Masterstroke of painter inspired by love of Lynn

Charlotte Paton looks at the life of a West Norfolk artist, Walter Dexter, whose reputation is still growing more than 52 years after his death.

Like many other people all I knew of Walter Dexter was that he painted wonderful views of King's Lynn and that he died tragically as the result of an accident. Having delved a little deeper I have found there is so much more to this fascinating and unusual man.

Born in Wellingborough in 1876, his family came back to Lynn when Walter was a boy, his father returning to work in the family photographic studios. Walter was the eldest of four sons and one daughter, all of whom showed artistic skills and were at one time involved in the family business which moved into the town's High Street and extended its range to stationery and fancy goods.

He developed his love of Lynn – and particularly the river – from the time he spent there as a child with his grandfather.

Having gone to Croads school in Lynn, and been given painting lessons by Henry Baines the famous West Norfolk artist, Walter went to Birmingham School of Art at the age of 16. He was soon making a name for himself.


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He went on to study in Belgium and Holland, but by his early 20s he was back in his beloved Lynn, where he lived on a converted fishing boat moored on the River Nar.

Just before the first world war he met his wife Helen. It would seem Walter did not fight in the war but instead worked as art saster at Bolton Grammar School, with Helen helping at a children's clinic there. They had no children of their own.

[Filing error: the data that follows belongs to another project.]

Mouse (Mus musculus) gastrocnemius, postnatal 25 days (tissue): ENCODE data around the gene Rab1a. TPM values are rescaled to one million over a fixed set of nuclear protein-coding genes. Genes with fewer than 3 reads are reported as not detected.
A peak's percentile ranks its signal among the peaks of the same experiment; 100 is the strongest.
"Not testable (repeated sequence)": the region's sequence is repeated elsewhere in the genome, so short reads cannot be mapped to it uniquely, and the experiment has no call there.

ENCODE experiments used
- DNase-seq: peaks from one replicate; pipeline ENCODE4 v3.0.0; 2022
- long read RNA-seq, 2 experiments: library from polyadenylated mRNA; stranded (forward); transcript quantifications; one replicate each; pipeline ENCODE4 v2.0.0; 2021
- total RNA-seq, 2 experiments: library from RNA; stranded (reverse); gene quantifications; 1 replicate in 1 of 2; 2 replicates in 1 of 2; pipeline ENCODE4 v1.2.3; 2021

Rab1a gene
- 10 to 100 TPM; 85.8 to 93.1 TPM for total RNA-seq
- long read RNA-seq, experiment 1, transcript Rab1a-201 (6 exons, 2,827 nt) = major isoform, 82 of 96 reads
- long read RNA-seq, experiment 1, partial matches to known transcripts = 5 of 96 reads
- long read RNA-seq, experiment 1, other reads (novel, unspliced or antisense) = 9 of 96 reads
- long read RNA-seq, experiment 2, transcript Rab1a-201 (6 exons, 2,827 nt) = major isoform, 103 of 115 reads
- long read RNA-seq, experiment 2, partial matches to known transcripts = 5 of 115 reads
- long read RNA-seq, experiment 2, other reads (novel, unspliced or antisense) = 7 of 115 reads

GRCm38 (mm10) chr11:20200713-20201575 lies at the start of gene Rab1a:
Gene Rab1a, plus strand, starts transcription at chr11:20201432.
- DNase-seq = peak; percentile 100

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On their return to West Norfolk they lived at the Toll House on the A47 main road at East Winch.

Helen was active in the suffrage movement, and acted as its local secretary. That they were unconventional is borne out by those who remember them.

He died in 1958 after a collision with a 16-year-old motorcyclist while he was walking across the Saturday Market Place at Lynn.

Walter's pictures are now much sought-after. Kevin Lines, of Keys the auctioneers at Aylsham, likes his work very much. He feels the quality of his work is superb and he has been very much under-rated, particularly his still-life paintings.

Charlotte Paton would like to hear from anyone who has recollections of West Norfolk artist Walter Dexter. Contact her by e-mail at charlottepaton@onetel.com

For the full story about Walter Dexter see the EDP Sunday supplement in this Saturday's EDP.

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